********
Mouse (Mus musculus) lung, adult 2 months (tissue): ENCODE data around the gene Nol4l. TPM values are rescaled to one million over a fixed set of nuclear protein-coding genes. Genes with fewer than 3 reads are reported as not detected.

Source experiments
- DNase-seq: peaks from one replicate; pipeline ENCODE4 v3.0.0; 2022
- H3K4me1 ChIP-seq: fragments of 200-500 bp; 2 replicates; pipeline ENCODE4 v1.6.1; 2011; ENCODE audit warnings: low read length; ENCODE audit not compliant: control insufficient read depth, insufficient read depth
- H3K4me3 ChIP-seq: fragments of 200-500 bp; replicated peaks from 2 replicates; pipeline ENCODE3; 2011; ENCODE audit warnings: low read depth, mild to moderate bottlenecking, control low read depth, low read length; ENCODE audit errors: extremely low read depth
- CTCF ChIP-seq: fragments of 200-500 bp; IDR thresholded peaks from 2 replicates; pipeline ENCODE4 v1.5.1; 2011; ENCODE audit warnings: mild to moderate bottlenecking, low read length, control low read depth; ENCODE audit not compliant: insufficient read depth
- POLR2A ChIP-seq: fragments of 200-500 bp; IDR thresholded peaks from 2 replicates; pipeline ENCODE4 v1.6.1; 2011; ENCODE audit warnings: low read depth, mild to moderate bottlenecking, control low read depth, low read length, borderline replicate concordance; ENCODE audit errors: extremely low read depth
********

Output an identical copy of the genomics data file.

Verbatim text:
Mouse (Mus musculus) lung, adult 2 months (tissue): ENCODE data around the gene Nol4l. TPM values are rescaled to one million over a fixed set of nuclear protein-coding genes. Genes with fewer than 3 reads are reported as not detected.

Source experiments
- DNase-seq: peaks from one replicate; pipeline ENCODE4 v3.0.0; 2022
- H3K4me1 ChIP-seq: fragments of 200-500 bp; 2 replicates; pipeline ENCODE4 v1.6.1; 2011; ENCODE audit warnings: low read length; ENCODE audit not compliant: control insufficient read depth, insufficient read depth
- H3K4me3 ChIP-seq: fragments of 200-500 bp; replicated peaks from 2 replicates; pipeline ENCODE3; 2011; ENCODE audit warnings: low read depth, mild to moderate bottlenecking, control low read depth, low read length; ENCODE audit errors: extremely low read depth
- CTCF ChIP-seq: fragments of 200-500 bp; IDR thresholded peaks from 2 replicates; pipeline ENCODE4 v1.5.1; 2011; ENCODE audit warnings: mild to moderate bottlenecking, low read length, control low read depth; ENCODE audit not compliant: insufficient read depth
- POLR2A ChIP-seq: fragments of 200-500 bp; IDR thresholded peaks from 2 replicates; pipeline ENCODE4 v1.6.1; 2011; ENCODE audit warnings: low read depth, mild to moderate bottlenecking, control low read depth, low read length, borderline replicate concordance; ENCODE audit errors: extremely low read depth